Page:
Where English is spoken but only Georgian is drunk Cozy spot in Tbilisi Old Town sources natural wines from peasant vintners

The night we arrive at Bottle Shock wine bar, the neighborhood is enduring a power outage.

TBILISI, REPUBLIC OF GEORGIA.  If the steeply winding, cobble-stoned climb from Tibilisi’s old town up Metekhi Rise leaves you with any breath at all, be prepared for the view from its heights to take it away.  Before you a broad swath of this wildly romantic city unrolls like an exotic carpet– from the gracefully curving Mtkvari River and its incongruously modern Reebok sneaker of a bridge to the ancient and still imposing Narikala Fortress perched on an opposing hilltop.

We’ve made the ascent to this tidy, up-scale neighborhood because we’ve heard whispers of a little-known wine bar offering natural wines made by peasant vintners from indigenous Georgian grapes (with Armenia, Eastern Turkey, and northern Iran, Georgia shares the world’s oldest wine culture), but finding it proves challenging.

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The sign that should have been out on the sidewalk.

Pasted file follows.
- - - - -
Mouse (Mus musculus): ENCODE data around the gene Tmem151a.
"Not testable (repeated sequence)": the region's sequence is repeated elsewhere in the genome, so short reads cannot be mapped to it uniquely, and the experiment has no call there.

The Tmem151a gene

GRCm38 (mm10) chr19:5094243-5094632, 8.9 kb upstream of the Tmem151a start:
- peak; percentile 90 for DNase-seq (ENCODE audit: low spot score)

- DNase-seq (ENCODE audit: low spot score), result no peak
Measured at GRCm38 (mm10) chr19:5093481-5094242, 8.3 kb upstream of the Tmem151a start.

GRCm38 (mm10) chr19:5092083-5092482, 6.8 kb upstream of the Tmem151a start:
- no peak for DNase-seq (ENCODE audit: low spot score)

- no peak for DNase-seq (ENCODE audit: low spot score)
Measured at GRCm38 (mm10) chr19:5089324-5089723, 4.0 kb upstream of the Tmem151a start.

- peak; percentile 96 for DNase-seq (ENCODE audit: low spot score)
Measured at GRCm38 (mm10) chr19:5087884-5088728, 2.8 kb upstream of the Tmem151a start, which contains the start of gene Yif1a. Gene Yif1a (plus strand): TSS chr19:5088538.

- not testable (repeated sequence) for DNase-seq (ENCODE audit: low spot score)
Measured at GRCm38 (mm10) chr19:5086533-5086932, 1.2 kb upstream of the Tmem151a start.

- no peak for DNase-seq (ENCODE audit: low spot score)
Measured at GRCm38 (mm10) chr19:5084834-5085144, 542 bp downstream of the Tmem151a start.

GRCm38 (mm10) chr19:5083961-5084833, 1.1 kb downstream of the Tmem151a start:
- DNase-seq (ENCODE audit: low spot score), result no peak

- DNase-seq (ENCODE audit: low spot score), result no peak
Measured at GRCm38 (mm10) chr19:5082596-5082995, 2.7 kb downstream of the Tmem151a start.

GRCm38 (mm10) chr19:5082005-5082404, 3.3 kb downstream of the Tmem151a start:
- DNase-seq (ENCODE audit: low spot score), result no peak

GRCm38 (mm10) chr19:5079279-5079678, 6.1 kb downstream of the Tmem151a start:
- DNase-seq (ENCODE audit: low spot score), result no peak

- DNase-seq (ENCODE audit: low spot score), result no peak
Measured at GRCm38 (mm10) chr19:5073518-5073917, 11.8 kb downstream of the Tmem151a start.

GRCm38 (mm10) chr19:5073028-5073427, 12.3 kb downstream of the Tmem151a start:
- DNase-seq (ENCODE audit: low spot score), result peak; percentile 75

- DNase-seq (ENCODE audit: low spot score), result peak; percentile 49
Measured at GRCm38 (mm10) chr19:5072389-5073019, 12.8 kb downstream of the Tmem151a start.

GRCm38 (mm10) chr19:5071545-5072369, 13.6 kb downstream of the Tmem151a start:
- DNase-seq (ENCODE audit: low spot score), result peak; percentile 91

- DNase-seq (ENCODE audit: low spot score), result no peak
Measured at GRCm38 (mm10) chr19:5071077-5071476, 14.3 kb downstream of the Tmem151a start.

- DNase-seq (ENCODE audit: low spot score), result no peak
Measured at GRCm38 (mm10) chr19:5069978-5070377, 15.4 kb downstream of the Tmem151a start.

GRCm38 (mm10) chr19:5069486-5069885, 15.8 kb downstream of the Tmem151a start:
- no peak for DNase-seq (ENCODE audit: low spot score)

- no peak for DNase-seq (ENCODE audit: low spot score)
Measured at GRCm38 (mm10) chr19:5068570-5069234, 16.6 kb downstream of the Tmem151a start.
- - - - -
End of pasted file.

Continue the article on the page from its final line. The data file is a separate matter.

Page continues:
A city-wide party whose reason for being we never discover is clogging the streets with revelers and the sandwich board that is the sole marker of the bar’s location and which (we later learn) is normally positioned on the sidewalk had been taken in lest partying hoards invade the tiny space. It’s not that they wouldn’t be welcome. It’s just that our destination isn’t the kind that can, or cares to, cater to a crowd.

A bit of detective work and some helpful neighbors eventually put us right. A part-time labor of love for native Georgians George Korganov and Nino Shonia,  Bottle Shock turns out to be a comfortable if sparsely decorated single room.

Six or seven tables and all the chairs (handmade by the couple) some low-key lighting, a bench piled with board games, and some original art (George’s) attached to the walls with oversize paper clips is about all the decor the place can muster. You can readily imagine the opening scenes of Puccini’s “La Boheme” being staged here.